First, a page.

His Excellency Mohammed Al-Tuwaijri, Saudi Arabia’s nominee, has a profile that makes him unique among candidates. His managerial background spans across borders and sectors, with experience leading international financial institutions, such as HSBC, in the Middle East. He also holds a deep understanding of trade and global capital flow and, having served as Minister of Economy and Planning of Saudi Arabia (2017–20), brings the perspective of both policymakers as well as traders. During his time in this role, Saudi Arabia witnessed a major socioeconomic transformation, during which Al-Tuwaijri contributed to the establishment of a delivery unit. This unit is in charge of ensuring progress, measuring performance and spotting gaps in programme delivery. 

One of the most critical tasks for the next DG is to encourage members to explore how different elements of institutional reform can help address the dispute settlement conflict. With his vision to enhance WTO processes on negotiations, dispute settlement and monitoring, Al-Tuwaijri might bring the leadership and management style that is needed to revive the WTO.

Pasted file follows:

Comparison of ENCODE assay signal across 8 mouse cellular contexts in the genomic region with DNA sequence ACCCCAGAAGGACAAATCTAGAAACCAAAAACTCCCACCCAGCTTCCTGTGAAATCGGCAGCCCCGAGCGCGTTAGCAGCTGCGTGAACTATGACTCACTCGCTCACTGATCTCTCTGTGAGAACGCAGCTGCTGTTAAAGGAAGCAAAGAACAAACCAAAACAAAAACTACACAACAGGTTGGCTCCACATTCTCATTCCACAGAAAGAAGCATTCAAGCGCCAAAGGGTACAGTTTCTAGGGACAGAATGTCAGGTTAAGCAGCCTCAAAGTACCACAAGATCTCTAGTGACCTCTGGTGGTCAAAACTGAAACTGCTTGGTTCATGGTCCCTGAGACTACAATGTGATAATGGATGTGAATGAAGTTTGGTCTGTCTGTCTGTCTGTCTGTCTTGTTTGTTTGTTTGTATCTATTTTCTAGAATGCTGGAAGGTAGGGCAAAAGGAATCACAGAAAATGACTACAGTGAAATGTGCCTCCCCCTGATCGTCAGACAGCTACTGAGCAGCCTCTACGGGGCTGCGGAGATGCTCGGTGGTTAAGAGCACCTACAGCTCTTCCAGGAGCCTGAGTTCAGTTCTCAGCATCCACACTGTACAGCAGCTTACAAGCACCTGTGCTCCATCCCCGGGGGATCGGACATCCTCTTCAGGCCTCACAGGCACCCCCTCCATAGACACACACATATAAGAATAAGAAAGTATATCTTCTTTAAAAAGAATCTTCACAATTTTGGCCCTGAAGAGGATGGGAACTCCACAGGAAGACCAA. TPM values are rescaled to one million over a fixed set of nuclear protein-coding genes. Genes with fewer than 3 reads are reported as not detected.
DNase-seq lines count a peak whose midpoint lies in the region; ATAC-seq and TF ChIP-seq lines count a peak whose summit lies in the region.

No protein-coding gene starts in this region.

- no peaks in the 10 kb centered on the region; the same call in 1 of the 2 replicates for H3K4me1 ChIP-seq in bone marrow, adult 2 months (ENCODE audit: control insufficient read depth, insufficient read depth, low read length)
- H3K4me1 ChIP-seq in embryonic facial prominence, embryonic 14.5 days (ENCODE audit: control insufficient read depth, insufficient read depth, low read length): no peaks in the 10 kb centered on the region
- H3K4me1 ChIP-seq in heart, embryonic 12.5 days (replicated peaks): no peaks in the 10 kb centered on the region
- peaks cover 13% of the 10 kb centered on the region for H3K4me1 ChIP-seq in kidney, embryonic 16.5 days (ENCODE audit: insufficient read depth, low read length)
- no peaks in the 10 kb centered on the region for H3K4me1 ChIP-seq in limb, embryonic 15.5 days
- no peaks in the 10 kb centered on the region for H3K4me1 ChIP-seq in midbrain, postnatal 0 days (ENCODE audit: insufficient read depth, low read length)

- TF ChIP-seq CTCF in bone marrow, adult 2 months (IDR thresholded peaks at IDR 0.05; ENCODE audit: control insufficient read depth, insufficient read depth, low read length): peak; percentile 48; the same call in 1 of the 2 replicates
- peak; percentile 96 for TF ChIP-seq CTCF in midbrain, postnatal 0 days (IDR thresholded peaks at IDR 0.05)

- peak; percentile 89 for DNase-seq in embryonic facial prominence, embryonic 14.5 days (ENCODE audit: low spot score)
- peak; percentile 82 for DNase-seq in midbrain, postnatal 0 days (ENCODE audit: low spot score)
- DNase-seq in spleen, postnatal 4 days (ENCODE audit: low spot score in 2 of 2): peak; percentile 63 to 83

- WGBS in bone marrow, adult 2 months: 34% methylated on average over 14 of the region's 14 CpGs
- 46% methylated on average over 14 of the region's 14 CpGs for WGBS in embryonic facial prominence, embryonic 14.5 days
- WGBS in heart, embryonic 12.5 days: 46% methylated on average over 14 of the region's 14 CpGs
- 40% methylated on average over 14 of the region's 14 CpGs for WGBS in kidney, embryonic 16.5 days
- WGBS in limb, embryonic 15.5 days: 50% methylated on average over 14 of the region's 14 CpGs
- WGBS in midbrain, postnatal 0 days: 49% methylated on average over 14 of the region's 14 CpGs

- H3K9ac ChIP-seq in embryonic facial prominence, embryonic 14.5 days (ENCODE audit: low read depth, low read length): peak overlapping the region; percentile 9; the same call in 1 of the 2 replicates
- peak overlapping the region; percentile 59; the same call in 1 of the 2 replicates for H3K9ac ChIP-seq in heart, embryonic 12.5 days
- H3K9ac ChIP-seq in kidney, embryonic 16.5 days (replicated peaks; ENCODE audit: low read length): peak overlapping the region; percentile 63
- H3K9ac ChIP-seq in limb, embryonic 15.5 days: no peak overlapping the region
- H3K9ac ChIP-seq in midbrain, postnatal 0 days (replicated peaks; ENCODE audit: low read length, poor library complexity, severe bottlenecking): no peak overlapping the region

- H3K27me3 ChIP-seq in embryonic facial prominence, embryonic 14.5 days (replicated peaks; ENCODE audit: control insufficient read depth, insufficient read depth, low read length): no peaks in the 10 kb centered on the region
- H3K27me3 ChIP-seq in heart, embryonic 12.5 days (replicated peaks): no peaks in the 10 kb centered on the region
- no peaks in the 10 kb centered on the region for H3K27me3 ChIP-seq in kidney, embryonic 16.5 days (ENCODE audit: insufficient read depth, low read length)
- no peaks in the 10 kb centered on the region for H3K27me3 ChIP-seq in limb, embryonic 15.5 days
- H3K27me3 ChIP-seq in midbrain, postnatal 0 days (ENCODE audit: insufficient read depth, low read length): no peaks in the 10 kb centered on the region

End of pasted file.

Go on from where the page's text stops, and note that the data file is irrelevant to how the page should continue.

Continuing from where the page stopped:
While the question of who will lead the WTO is vital, what is even more important is the commitment of global leaders to work collectively across trade forums to build a sustainable and equitable world. In today’s unprecedented times, the trade community must work collaboratively to balance solving short-term COVID-19-related issues with long-term development aspiration.

Lama Khaiyat (MPP 2016) is an alumna of the Blavatnik School of Government. She is the founder of Awtada, a boutique Strategy and Public Policy advisory firm based in Saudi Arabia. The views expressed in this article are purely personal.